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Vol. 5 No. 3: Zoonosis: Prospects and challenges for medical anthropology

Middle East respiratory syndrome coronavirus and human-camel relationships in Qatar

  • Sarah Cabalion
  • Elmoubasher Abu Baker Abd Farag
  • Frédéric Keck
  • Omer Abdelahdi
  • Hamad Al-Romaihi
March 17, 2016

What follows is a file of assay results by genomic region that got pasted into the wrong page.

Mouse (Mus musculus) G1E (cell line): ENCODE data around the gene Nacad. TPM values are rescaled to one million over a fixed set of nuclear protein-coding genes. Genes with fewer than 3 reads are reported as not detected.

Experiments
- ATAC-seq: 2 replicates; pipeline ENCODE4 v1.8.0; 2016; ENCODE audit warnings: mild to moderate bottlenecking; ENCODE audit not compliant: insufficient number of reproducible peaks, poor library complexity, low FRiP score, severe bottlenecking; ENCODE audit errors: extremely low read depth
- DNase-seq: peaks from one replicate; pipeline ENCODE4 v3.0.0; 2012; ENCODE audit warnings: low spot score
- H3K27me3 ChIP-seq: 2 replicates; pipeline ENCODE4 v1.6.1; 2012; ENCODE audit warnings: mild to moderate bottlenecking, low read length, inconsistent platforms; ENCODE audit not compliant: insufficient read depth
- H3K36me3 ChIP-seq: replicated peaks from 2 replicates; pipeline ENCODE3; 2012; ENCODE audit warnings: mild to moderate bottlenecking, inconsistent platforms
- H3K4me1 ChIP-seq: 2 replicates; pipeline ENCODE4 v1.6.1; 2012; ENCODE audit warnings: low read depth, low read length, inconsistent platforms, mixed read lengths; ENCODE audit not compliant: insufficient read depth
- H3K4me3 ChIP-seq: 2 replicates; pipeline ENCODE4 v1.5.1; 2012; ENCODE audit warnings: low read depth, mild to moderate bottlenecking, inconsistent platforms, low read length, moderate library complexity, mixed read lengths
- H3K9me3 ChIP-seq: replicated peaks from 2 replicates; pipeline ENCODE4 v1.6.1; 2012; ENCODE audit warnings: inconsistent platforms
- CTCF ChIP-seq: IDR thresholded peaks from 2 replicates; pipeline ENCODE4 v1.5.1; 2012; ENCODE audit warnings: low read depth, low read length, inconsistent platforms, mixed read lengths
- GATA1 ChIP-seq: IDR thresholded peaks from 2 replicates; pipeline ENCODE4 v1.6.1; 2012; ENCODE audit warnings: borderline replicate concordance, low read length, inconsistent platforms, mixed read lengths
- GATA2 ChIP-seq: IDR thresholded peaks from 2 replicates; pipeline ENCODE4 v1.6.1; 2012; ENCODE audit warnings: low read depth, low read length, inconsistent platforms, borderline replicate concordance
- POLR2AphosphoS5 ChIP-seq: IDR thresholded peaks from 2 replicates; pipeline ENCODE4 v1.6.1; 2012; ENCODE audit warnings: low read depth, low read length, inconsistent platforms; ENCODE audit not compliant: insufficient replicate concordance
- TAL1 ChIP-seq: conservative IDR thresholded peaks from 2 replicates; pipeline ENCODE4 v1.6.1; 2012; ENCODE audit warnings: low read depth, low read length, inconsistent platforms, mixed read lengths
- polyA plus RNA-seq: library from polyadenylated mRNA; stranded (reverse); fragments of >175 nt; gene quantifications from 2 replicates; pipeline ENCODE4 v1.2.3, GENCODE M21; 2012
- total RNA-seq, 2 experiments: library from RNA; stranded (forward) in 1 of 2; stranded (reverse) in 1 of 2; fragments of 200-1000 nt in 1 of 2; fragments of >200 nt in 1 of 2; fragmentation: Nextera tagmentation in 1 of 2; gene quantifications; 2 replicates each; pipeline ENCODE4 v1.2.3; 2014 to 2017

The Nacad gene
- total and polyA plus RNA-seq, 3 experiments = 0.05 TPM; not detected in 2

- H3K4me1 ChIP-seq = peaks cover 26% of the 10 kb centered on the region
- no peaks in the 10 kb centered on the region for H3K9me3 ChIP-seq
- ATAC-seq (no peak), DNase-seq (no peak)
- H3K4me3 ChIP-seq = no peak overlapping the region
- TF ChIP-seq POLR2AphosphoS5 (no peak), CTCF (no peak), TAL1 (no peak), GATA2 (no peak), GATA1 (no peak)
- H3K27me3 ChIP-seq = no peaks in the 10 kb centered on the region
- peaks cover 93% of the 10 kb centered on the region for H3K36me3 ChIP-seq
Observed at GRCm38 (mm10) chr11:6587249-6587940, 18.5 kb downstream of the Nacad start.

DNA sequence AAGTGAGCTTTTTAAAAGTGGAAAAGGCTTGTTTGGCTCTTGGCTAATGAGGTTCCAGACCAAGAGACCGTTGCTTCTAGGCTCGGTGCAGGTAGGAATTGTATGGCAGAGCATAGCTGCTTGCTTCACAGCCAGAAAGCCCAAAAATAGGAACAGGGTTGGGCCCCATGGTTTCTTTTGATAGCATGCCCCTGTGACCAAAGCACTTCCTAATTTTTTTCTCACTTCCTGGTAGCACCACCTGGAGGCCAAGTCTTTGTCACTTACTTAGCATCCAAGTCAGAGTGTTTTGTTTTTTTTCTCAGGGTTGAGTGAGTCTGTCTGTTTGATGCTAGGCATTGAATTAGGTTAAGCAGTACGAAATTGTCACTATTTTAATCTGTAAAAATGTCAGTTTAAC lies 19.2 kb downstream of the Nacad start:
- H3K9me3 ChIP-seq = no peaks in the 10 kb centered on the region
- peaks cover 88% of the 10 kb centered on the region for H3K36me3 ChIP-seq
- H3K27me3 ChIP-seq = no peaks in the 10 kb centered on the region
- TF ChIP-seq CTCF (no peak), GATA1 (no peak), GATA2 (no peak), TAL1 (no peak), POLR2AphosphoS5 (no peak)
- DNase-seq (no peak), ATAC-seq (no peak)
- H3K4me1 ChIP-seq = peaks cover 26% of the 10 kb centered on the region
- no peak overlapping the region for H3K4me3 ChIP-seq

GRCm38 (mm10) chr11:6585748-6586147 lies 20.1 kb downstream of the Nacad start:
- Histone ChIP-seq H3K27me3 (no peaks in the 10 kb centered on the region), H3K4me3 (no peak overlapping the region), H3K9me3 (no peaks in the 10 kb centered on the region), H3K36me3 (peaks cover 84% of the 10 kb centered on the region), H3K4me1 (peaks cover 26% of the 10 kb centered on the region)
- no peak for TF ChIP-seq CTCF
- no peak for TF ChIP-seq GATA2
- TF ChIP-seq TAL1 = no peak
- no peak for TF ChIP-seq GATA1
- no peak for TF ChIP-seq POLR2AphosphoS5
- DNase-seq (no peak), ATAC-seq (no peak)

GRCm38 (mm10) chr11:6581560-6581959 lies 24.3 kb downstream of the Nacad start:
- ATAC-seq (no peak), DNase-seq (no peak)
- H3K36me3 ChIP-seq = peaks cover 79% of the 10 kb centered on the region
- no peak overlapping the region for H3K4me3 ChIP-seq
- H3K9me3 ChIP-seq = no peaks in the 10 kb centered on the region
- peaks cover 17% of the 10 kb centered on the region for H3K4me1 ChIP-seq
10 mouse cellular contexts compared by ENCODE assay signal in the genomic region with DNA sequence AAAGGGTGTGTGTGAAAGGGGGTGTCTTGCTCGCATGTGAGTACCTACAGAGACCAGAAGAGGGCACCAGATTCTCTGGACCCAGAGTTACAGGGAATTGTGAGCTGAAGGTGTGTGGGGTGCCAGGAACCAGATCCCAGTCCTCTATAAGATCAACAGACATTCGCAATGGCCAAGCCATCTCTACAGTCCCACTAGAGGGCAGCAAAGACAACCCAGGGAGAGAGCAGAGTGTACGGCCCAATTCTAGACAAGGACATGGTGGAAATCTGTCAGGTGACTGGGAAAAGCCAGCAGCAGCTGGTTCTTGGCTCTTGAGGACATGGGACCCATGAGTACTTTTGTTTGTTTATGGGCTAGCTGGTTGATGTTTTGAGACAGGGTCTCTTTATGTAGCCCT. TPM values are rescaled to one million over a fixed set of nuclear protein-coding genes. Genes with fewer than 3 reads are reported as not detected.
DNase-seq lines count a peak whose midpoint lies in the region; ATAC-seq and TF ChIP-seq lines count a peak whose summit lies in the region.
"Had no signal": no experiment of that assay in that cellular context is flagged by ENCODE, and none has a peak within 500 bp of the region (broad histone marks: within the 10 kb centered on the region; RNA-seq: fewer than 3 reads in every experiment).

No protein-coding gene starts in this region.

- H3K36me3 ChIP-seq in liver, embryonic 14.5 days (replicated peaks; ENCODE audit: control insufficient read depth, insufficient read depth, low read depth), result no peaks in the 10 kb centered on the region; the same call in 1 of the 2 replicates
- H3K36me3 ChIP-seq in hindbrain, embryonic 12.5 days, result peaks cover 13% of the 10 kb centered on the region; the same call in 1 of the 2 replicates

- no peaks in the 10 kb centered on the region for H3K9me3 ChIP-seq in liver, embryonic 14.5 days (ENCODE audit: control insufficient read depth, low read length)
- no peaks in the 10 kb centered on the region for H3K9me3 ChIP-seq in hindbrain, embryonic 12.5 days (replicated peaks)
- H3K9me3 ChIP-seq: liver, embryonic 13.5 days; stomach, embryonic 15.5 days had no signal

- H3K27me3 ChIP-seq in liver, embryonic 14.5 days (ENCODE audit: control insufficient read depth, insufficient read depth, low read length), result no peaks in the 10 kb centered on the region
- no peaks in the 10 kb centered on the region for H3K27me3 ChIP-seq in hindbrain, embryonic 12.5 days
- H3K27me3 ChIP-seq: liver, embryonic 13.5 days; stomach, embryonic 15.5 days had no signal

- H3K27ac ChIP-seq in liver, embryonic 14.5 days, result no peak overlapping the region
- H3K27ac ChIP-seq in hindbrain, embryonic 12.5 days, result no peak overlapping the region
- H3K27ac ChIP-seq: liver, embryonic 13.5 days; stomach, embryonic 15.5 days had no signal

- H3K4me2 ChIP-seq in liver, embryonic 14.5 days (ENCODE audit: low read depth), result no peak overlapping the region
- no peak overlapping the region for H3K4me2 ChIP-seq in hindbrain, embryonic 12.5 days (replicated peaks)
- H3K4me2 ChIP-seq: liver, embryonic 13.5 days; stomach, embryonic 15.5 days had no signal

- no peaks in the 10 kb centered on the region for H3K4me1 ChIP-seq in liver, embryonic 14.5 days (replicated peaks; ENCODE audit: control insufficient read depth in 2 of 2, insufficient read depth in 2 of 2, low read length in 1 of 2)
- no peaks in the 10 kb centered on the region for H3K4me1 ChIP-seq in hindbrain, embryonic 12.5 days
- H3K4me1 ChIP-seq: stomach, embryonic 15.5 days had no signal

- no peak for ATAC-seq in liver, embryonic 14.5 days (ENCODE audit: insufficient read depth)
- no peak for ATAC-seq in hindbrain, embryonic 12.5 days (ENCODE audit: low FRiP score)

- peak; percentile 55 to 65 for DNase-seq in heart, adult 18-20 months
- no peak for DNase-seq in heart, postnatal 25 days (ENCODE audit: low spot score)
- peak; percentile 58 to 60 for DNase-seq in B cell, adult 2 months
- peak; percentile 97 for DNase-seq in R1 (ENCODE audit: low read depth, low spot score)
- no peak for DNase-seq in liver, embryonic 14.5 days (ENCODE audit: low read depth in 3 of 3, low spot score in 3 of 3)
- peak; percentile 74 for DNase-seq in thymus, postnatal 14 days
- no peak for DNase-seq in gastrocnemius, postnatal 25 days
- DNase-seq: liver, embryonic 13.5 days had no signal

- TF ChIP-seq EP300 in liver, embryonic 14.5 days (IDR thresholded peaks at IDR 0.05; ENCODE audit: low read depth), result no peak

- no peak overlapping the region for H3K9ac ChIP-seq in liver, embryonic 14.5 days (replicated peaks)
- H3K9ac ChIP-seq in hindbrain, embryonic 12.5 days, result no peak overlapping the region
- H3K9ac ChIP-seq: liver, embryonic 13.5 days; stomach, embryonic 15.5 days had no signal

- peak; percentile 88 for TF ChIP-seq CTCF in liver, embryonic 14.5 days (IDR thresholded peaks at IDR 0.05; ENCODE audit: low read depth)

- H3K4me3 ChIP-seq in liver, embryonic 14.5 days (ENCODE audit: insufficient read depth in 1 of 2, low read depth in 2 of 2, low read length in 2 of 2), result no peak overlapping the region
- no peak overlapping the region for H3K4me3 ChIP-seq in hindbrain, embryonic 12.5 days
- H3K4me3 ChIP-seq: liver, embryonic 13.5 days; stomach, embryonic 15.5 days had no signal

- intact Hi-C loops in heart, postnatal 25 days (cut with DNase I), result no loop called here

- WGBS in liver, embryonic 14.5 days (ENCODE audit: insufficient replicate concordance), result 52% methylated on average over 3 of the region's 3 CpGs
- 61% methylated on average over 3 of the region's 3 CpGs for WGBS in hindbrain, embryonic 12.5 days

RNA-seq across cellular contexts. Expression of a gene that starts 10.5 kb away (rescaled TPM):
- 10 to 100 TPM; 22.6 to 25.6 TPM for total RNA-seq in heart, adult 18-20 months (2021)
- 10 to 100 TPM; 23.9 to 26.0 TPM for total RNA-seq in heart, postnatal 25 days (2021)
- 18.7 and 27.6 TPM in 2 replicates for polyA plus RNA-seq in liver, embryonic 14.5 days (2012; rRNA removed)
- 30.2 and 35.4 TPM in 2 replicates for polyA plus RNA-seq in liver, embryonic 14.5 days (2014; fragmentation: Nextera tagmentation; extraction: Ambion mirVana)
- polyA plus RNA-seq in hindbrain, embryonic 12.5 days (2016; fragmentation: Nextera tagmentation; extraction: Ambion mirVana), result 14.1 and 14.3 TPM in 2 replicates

This article investigates camel raising as a possible cause of transmission of the Middle East Respiratory Syndrome coronavirus (MERS-CoV) on the Arabian Peninsula. Drawing on collective research among camel workers in Qatar, it shows the difficulties of asking questions about camel raising in the context of a potential zoonosis, given the secretive nature of herding practices and the values attached to camels in Arab societies. It suggests that the concentration of camels in farms and central markets after the ban of camel grazing as well as the revival of the tradition of drinking camel milk have increased the risks of the transmission of MERS-CoV from camels to humans. The recent valorisation of camels, in the context of the transformation of Qatar from a pastoral economy to a global trade centre, may appear to be an obstacle in the surveillance of MERS-CoV, since camel owners are prone to denying that their animals are infected, but it can be converted into an asset if public health becomes a key element of national pride alongside camel raising.